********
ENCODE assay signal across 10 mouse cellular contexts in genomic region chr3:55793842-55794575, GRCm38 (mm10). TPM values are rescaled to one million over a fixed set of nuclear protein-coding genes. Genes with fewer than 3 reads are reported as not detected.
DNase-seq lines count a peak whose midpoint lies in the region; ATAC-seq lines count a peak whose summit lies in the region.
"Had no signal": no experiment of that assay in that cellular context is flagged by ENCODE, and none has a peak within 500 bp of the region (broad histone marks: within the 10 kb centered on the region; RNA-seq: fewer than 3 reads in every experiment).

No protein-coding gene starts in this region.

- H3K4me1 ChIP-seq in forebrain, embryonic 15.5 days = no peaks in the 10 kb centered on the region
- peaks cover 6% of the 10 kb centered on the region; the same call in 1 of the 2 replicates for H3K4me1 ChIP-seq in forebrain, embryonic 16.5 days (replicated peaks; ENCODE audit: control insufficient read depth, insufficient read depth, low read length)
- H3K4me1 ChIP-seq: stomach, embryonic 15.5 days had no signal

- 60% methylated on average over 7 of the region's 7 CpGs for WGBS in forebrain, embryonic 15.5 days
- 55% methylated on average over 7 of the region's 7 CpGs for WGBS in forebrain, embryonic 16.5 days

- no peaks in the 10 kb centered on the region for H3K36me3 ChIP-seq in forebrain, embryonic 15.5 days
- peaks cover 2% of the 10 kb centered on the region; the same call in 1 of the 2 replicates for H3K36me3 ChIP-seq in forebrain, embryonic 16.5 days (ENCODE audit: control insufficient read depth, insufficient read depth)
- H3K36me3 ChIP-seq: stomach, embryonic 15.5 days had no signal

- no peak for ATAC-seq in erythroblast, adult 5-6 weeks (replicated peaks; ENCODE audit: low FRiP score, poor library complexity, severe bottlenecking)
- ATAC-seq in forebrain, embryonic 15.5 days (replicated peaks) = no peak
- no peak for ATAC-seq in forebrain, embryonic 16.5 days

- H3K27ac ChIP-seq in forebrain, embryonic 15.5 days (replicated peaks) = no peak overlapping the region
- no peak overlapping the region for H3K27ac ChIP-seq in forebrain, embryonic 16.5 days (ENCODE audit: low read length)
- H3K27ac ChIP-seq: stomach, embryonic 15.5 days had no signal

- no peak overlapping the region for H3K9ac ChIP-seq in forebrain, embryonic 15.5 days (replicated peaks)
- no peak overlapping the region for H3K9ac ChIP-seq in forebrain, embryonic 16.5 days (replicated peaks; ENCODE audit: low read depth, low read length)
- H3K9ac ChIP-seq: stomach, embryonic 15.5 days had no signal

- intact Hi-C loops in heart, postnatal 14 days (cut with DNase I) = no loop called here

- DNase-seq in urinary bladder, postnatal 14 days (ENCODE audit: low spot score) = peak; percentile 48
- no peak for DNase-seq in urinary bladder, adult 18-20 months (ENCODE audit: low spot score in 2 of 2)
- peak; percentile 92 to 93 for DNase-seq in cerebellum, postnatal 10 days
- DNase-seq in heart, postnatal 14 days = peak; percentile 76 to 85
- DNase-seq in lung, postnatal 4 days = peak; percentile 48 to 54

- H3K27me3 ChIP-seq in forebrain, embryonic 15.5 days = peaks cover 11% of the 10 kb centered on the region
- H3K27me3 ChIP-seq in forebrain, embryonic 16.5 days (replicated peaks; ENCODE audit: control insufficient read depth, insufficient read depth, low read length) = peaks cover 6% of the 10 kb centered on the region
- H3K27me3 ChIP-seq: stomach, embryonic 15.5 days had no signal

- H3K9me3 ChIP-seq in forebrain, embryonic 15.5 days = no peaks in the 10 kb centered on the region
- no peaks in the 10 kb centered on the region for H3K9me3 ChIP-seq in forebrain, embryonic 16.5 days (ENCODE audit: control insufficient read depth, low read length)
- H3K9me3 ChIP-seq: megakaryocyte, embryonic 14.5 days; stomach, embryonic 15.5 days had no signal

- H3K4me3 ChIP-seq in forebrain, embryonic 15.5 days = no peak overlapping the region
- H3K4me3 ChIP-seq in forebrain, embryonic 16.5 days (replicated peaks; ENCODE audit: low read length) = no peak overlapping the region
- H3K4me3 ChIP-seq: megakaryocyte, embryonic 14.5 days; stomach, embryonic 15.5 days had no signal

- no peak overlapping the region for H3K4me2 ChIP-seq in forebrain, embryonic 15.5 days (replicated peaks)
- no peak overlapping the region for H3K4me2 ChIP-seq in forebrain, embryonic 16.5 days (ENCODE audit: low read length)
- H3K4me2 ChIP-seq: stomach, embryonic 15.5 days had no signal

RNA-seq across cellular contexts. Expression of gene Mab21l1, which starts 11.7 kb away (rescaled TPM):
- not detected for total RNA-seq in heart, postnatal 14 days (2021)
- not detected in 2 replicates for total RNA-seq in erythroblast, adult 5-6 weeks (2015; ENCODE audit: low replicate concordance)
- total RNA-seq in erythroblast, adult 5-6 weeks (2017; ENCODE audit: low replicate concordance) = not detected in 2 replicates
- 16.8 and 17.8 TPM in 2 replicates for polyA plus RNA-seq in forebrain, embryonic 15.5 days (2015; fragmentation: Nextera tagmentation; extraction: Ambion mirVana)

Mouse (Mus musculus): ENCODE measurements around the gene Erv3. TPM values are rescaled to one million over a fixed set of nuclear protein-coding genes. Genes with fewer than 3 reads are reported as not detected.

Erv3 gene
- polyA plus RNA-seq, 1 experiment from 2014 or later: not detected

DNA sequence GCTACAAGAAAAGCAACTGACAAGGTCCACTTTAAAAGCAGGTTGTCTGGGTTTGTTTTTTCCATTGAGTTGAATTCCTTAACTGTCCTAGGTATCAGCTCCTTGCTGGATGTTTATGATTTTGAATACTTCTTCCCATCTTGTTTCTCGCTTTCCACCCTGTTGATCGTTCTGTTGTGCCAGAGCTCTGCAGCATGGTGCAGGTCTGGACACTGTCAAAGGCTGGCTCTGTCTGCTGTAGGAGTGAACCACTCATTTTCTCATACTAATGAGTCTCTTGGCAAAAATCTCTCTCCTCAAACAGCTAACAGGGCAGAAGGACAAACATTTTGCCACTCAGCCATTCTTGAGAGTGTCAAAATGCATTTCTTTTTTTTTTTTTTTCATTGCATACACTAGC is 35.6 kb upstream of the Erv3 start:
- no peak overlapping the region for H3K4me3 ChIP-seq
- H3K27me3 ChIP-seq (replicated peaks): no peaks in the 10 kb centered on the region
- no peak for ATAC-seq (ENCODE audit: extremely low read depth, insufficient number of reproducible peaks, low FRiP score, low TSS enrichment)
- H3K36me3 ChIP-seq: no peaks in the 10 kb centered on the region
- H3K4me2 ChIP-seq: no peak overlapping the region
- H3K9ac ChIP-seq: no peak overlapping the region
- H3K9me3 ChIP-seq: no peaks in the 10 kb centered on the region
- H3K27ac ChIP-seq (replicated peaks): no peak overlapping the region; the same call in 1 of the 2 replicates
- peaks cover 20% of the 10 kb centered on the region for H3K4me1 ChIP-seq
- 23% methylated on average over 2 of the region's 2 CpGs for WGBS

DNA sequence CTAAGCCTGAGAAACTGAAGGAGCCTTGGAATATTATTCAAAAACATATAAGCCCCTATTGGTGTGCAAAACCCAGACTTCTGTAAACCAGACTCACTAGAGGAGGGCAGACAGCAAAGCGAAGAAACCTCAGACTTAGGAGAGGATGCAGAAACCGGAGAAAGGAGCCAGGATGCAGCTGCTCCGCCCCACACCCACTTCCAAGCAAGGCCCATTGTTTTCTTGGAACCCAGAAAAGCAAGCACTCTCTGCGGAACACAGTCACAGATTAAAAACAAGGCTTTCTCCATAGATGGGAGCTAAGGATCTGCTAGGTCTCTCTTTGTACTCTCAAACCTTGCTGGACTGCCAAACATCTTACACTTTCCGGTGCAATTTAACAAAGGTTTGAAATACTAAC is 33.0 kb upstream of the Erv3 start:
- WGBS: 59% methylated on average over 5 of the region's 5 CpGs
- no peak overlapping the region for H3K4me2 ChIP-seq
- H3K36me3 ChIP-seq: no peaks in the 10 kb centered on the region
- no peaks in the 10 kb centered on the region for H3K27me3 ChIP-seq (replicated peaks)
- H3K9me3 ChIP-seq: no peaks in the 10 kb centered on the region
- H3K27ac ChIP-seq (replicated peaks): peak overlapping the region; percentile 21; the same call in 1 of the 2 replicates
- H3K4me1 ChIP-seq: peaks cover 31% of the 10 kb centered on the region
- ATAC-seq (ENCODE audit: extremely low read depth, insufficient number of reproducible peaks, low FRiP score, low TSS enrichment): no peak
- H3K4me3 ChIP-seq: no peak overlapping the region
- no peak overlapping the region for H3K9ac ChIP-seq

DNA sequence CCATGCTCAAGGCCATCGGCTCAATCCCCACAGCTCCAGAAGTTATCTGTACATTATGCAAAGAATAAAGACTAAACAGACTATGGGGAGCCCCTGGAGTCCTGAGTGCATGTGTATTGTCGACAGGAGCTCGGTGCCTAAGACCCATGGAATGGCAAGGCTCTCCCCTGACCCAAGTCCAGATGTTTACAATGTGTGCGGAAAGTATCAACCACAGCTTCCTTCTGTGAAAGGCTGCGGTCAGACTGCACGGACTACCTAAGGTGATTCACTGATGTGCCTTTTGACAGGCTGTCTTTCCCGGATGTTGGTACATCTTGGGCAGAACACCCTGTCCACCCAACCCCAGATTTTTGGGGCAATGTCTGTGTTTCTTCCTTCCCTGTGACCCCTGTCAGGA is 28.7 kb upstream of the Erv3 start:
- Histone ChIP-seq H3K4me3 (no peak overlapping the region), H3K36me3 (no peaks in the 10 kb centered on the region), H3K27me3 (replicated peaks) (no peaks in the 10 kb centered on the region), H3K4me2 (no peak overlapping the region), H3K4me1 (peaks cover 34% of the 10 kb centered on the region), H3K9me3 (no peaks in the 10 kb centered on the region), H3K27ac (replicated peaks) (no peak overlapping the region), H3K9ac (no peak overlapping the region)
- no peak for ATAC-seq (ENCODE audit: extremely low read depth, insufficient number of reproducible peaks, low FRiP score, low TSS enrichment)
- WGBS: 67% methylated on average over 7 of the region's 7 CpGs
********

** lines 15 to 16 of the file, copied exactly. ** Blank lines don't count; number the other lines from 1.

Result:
- no peak for ATAC-seq in forebrain, embryonic 16.5 days

- H3K27ac ChIP-seq in forebrain, embryonic 15.5 days (replicated peaks) = no peak overlapping the region